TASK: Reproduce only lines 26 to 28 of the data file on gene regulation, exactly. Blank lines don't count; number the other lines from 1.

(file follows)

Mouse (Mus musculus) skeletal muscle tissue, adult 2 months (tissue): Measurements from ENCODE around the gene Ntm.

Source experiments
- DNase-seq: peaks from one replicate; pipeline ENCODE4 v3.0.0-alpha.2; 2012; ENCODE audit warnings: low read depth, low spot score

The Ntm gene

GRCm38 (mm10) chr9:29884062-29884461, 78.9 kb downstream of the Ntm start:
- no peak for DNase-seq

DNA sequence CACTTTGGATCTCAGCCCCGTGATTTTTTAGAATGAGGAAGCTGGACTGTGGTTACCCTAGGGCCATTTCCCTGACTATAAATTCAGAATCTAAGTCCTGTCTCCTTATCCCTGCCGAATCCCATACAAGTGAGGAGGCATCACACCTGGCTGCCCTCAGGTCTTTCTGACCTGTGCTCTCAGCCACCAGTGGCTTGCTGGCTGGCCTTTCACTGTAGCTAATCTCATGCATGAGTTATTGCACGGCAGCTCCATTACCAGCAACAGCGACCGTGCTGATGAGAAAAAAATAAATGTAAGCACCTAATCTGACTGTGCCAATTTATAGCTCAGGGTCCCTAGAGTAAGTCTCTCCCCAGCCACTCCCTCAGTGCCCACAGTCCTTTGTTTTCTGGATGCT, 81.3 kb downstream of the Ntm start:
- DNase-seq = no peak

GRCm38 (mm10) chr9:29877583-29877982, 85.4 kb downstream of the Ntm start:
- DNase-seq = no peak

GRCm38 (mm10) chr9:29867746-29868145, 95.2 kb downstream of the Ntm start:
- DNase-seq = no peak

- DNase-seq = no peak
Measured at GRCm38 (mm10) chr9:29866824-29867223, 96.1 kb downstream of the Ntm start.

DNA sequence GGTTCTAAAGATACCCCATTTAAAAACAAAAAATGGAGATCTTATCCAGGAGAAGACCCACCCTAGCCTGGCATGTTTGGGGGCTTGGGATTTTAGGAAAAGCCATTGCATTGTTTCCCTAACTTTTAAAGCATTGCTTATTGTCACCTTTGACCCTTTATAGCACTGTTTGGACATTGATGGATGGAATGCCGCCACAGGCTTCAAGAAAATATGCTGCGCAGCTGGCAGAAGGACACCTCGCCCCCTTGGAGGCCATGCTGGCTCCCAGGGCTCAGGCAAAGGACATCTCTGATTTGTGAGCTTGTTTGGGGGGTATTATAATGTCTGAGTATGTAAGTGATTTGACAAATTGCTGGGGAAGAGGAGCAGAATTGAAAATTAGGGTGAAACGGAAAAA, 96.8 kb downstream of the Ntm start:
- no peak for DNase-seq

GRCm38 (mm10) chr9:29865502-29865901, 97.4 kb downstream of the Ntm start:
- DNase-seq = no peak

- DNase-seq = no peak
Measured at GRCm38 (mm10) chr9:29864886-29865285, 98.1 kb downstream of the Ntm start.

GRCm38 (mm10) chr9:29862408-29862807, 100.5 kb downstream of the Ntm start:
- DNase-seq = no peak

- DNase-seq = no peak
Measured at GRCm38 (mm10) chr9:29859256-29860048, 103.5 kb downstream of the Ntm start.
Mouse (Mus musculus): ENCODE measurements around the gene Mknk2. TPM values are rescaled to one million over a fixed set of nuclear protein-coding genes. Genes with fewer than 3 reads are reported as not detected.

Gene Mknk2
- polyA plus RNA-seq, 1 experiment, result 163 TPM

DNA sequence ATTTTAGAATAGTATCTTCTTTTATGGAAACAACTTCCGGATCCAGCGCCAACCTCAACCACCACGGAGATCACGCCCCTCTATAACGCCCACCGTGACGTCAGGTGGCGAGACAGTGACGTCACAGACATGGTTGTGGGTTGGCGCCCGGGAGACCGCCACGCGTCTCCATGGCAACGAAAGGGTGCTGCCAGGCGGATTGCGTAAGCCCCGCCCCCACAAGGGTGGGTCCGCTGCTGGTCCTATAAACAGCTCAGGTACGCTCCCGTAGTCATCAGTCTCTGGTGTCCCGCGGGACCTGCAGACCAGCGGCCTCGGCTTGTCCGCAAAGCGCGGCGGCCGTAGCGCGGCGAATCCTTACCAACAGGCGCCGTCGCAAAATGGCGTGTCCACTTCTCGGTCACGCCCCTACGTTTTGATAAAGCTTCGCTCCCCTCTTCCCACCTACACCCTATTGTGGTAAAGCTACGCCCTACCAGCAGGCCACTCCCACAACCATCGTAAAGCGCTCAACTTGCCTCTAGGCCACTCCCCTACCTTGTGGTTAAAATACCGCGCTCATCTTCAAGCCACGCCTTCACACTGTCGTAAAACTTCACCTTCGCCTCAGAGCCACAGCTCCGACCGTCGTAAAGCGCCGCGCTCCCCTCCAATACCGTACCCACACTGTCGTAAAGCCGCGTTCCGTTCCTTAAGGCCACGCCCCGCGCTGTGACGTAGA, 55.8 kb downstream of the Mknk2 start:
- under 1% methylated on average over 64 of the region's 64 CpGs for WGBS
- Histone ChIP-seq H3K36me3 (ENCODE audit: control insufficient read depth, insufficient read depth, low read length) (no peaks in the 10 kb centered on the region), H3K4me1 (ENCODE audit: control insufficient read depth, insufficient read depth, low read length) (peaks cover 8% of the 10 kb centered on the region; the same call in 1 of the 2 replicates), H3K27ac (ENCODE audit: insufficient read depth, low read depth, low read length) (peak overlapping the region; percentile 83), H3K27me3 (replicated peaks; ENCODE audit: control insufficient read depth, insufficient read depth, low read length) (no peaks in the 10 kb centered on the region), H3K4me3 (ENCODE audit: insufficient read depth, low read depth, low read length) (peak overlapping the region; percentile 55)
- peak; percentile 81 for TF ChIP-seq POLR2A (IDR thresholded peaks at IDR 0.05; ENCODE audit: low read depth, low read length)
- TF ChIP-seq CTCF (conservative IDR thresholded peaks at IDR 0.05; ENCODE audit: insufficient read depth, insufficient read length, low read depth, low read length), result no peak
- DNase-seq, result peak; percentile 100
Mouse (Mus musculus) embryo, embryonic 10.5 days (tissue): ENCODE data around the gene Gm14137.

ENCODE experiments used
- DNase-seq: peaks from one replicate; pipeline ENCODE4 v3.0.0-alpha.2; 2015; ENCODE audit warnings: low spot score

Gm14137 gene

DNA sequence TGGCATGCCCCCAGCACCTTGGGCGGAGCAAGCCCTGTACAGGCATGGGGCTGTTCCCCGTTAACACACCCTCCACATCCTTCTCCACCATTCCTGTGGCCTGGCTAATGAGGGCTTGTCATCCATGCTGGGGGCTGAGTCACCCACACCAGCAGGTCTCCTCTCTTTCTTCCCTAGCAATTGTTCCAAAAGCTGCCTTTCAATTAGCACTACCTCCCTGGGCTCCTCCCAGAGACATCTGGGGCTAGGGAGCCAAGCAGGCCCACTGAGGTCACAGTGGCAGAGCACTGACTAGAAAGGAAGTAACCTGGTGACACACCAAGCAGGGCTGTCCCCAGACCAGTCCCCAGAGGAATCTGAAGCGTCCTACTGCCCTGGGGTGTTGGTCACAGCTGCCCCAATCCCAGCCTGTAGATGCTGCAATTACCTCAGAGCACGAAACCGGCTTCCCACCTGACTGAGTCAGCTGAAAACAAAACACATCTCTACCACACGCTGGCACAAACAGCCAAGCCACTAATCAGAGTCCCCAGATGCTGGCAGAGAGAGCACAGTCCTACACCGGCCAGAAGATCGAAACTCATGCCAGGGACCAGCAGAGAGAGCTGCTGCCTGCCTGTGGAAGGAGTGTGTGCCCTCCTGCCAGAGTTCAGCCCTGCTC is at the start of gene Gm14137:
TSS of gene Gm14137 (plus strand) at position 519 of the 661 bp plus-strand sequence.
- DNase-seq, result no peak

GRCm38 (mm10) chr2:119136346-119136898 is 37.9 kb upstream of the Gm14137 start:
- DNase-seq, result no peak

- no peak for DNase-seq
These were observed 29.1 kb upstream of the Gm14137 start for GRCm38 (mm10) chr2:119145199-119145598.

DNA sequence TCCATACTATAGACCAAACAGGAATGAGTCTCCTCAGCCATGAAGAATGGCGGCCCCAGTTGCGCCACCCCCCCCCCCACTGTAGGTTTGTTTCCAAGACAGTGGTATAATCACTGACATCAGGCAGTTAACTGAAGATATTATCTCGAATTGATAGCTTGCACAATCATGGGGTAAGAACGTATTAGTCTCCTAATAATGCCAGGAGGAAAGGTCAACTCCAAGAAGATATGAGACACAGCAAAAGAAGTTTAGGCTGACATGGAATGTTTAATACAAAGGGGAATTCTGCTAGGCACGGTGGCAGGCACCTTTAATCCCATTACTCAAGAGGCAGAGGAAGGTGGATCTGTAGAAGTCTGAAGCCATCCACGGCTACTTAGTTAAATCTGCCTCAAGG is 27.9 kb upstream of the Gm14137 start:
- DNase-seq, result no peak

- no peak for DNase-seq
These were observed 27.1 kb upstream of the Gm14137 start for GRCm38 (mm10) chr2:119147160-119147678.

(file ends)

Gene Mknk2
- polyA plus RNA-seq, 1 experiment, result 163 TPM

DNA sequence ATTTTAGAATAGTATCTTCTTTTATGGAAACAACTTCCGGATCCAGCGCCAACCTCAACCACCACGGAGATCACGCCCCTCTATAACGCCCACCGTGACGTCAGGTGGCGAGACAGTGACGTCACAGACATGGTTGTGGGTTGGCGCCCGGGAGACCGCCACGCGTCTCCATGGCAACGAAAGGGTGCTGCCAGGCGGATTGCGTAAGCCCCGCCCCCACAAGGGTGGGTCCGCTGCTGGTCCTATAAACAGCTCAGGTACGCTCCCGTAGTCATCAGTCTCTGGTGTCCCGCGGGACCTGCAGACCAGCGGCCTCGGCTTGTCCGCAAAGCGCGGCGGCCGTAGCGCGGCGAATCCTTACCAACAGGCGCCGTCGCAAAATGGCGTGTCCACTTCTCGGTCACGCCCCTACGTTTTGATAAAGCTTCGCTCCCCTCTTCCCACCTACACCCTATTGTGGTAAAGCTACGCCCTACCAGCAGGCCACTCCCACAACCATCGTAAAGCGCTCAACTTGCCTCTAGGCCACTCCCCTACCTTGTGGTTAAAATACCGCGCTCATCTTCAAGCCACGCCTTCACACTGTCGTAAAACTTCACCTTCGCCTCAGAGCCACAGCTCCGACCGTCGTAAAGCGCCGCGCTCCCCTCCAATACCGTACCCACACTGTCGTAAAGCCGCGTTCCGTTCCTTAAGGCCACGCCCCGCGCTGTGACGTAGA, 55.8 kb downstream of the Mknk2 start: